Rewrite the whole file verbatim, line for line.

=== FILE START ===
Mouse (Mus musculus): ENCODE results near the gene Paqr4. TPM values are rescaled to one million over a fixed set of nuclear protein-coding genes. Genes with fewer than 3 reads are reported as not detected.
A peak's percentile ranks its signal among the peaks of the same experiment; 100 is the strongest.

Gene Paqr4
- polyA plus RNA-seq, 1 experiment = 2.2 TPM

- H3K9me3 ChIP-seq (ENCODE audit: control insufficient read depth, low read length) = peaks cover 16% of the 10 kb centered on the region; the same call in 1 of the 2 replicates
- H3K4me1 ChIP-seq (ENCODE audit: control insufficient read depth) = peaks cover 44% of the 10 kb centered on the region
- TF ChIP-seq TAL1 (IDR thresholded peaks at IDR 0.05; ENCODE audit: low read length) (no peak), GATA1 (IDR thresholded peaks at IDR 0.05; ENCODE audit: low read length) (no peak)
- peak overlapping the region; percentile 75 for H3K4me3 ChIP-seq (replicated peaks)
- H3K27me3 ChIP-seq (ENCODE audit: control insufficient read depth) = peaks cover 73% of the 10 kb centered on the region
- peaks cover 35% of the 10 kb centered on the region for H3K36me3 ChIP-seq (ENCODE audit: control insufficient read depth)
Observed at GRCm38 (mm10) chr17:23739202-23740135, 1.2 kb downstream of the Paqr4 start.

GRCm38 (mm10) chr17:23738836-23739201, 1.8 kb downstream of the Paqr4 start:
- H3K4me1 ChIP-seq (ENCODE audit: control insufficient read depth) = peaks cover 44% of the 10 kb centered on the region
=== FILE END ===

Mouse (Mus musculus): ENCODE results near the gene Paqr4. TPM values are rescaled to one million over a fixed set of nuclear protein-coding genes. Genes with fewer than 3 reads are reported as not detected.
A peak's percentile ranks its signal among the peaks of the same experiment; 100 is the strongest.

Gene Paqr4
- polyA plus RNA-seq, 1 experiment = 2.2 TPM

- H3K9me3 ChIP-seq (ENCODE audit: control insufficient read depth, low read length) = peaks cover 16% of the 10 kb centered on the region; the same call in 1 of the 2 replicates
- H3K4me1 ChIP-seq (ENCODE audit: control insufficient read depth) = peaks cover 44% of the 10 kb centered on the region
- TF ChIP-seq TAL1 (IDR thresholded peaks at IDR 0.05; ENCODE audit: low read length) (no peak), GATA1 (IDR thresholded peaks at IDR 0.05; ENCODE audit: low read length) (no peak)
- peak overlapping the region; percentile 75 for H3K4me3 ChIP-seq (replicated peaks)
- H3K27me3 ChIP-seq (ENCODE audit: control insufficient read depth) = peaks cover 73% of the 10 kb centered on the region
- peaks cover 35% of the 10 kb centered on the region for H3K36me3 ChIP-seq (ENCODE audit: control insufficient read depth)
Observed at GRCm38 (mm10) chr17:23739202-23740135, 1.2 kb downstream of the Paqr4 start.

GRCm38 (mm10) chr17:23738836-23739201, 1.8 kb downstream of the Paqr4 start:
- H3K4me1 ChIP-seq (ENCODE audit: control insufficient read depth) = peaks cover 44% of the 10 kb centered on the region